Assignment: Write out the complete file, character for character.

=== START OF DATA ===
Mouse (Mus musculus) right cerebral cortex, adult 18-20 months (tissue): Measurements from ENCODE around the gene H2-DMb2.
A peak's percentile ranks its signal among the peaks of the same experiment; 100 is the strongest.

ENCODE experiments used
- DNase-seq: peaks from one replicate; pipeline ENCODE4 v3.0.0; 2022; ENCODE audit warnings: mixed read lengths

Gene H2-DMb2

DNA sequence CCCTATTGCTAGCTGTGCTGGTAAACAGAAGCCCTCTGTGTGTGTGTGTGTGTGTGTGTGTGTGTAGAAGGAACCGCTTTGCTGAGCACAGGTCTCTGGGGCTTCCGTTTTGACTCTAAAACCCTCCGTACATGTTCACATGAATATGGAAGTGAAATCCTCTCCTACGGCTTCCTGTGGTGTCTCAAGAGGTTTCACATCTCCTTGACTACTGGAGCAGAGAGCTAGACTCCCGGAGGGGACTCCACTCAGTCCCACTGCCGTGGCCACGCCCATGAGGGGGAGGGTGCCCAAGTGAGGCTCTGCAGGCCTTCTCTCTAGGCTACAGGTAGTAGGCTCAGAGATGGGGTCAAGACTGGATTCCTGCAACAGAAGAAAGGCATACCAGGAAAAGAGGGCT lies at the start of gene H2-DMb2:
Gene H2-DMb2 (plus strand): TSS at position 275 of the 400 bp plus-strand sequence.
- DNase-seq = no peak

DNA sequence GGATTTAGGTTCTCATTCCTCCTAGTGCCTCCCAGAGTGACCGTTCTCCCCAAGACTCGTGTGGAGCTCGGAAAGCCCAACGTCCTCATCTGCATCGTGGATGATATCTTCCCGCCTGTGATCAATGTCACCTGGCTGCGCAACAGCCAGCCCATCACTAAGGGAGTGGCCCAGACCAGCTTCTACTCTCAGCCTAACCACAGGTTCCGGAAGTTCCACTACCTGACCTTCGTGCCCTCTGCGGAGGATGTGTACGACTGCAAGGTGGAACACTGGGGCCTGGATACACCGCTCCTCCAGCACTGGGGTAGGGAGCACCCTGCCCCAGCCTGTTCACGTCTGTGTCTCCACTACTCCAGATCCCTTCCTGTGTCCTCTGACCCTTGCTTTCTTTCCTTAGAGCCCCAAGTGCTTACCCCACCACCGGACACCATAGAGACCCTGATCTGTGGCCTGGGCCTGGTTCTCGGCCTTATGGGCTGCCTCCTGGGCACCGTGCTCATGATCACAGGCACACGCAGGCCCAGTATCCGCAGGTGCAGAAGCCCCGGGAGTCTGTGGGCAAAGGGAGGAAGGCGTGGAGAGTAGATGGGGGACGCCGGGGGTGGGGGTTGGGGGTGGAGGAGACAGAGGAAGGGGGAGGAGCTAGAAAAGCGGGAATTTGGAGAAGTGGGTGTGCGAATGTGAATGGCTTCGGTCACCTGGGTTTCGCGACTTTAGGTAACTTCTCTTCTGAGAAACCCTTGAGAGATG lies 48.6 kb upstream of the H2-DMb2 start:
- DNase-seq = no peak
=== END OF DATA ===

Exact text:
Mouse (Mus musculus) right cerebral cortex, adult 18-20 months (tissue): Measurements from ENCODE around the gene H2-DMb2.
A peak's percentile ranks its signal among the peaks of the same experiment; 100 is the strongest.

ENCODE experiments used
- DNase-seq: peaks from one replicate; pipeline ENCODE4 v3.0.0; 2022; ENCODE audit warnings: mixed read lengths

Gene H2-DMb2

DNA sequence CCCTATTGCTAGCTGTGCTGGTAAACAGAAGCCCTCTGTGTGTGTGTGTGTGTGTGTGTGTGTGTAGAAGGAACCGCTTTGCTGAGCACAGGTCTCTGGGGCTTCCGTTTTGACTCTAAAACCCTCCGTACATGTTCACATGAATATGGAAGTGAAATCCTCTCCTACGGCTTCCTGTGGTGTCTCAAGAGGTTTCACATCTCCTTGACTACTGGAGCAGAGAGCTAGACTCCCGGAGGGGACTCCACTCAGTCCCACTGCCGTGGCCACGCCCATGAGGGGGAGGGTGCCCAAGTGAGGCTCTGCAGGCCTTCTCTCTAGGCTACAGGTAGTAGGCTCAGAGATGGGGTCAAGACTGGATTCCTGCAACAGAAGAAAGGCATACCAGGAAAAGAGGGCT lies at the start of gene H2-DMb2:
Gene H2-DMb2 (plus strand): TSS at position 275 of the 400 bp plus-strand sequence.
- DNase-seq = no peak

DNA sequence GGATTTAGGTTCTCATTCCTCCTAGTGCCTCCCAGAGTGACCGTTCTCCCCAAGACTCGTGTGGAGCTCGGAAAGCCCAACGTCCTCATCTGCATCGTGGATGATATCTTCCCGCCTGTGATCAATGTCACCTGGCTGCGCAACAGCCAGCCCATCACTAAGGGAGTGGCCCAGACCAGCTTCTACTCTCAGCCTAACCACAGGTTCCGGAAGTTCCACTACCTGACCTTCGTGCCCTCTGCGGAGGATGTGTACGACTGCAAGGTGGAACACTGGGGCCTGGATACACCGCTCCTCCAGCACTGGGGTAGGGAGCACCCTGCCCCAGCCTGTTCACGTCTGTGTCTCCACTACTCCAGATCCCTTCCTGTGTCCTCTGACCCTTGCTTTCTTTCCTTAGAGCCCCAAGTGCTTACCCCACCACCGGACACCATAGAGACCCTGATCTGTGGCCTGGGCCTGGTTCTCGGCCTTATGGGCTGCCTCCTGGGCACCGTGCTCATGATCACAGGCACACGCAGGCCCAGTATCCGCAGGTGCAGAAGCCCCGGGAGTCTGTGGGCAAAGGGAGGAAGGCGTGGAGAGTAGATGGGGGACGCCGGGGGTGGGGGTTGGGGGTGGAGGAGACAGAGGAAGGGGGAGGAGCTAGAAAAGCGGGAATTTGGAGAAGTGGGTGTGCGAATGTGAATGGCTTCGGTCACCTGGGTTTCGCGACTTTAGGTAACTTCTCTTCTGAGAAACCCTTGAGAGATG lies 48.6 kb upstream of the H2-DMb2 start:
- DNase-seq = no peak